Attacking phishing at the source

Attacking phishing at the source

Summary: Good news on the phishing front. Google reports that they are now authenticating all e-mail that purports to come from eBay and PayPal.


Good news on the phishing front. Google reports that they are now authenticating all e-mail that purports to come from eBay and PayPal.

Using e-mail authentication standards including DomainKeys and Domain Keys identified Mail, and working with PayPal and eBay, Google's Gmail now verifies every e-mail that claims to come from PayPal or eBay. If it doesn't verify you'll never see it.

Angry eBay buyer The first time I got one of those angry eBay buyer emails - "where's my stuff, you thief!" - it got me going for a second. But now if you use Gmail, those e-mails won't even make it to your trash folder. They're just gone.

EBay and PayPal had to undertake the effort to ensure that all of their e-mails used the domain Keys and domain keys identified Mail authentication protocols. They have blazed a trail for all companies who want their customers trust.

Accountability for banks In even better news a German court has ruled that banks are liable for phishing attacks on customers. Criminals compromised a German couple's PC and it used their bank information to pay out €4000 on a fraudulent eBay transaction.

The court held that the payment request demonstrably did not come from the customer. "The bank bears the forgery risk of the transfer order" the judge said. Yay!

Financial institutions love getting customers to use the Internet for payments, statements and applications because they save money. But when there is a problem it is the customer who sorts it out.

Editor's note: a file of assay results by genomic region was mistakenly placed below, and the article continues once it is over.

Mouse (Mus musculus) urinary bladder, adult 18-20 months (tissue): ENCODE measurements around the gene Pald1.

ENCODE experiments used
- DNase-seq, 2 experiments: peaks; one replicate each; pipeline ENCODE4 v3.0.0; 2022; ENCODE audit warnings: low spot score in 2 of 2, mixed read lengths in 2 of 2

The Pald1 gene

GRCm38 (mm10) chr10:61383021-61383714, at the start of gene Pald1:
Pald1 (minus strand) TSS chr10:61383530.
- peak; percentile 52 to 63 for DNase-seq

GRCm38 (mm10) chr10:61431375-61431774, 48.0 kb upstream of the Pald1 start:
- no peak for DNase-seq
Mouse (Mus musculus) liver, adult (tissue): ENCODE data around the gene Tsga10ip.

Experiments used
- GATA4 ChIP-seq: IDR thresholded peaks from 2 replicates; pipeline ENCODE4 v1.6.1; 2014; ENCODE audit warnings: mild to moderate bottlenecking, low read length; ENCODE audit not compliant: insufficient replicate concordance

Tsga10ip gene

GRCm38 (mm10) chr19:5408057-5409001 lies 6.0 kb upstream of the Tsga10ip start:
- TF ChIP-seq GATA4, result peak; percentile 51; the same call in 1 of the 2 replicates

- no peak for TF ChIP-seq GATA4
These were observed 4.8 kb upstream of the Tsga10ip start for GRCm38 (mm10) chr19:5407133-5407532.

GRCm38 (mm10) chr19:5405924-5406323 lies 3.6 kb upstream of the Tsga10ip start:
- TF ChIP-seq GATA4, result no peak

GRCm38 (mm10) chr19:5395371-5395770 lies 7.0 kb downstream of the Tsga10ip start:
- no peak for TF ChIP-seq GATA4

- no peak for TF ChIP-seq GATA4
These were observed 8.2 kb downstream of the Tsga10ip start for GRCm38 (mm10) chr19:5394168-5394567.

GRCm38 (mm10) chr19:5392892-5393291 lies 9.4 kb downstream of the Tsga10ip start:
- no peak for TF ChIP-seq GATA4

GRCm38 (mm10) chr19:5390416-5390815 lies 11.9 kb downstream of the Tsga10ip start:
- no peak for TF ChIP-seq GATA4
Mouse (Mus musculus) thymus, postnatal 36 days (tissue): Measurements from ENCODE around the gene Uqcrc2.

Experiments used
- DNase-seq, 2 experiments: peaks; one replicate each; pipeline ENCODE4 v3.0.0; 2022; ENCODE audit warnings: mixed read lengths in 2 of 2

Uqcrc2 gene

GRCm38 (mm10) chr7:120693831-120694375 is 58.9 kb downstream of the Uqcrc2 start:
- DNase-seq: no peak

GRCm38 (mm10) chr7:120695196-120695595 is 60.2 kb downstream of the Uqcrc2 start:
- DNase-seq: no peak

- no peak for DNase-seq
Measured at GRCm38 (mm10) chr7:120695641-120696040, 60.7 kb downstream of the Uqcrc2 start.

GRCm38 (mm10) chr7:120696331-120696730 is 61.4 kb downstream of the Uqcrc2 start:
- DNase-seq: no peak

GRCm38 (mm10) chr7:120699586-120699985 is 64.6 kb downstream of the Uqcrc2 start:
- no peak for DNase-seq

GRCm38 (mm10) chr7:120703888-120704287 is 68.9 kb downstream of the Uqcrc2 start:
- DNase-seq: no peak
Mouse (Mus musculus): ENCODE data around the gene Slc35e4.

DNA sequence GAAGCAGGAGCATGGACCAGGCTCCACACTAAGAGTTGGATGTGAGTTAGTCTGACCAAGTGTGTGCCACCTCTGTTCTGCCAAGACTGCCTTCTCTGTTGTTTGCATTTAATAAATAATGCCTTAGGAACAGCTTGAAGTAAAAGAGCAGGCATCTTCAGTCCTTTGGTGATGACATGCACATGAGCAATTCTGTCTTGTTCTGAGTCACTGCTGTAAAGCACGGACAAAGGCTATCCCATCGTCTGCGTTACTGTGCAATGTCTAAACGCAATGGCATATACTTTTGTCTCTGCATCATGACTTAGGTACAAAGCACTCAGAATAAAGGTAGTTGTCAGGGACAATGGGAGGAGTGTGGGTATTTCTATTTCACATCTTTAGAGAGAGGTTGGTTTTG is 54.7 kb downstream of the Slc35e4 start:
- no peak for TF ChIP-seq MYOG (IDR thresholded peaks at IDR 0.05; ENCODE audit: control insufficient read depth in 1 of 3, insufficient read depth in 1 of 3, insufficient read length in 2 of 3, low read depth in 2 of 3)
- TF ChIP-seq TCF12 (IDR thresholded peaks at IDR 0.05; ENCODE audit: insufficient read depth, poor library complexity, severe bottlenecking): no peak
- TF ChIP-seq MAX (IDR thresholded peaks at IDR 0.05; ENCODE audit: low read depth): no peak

The Storage Bits take Kudos to Google, eBay and PayPal for implementing e-mail authentication. It points the way to a future where all financial institutions use authentication to ensure that e-mails bearing their names are genuine.

Kudos also to the German court for holding banker's feet to the fire. For too long banks and other financial institutions have underspent on security, leaving the burden of enforcement to individuals and local police who are ill-equipped to handle sophisticated online thievery.

Sadly, in the United States, the U.S. Congress is a wholly owned subsidiary of the American Banking Association. Do not expect any relief for consumers here anytime soon. Do not look to the courts either: the current rage for judicial inactivism means that justice, or even simple fairness, will be denied to netizens.

While it moves us in the right direction, there is a downside to partial protection. As e-mail becomes a more trustworthy, some people will become more vulnerable to scams. But the ultimate goal is to squeeze the profits out of online crime so the criminals find something else to do.

Comments welcome, of course.

Topics: Collaboration, Banking, E-Commerce, Security

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  • DomainKeys--it's a start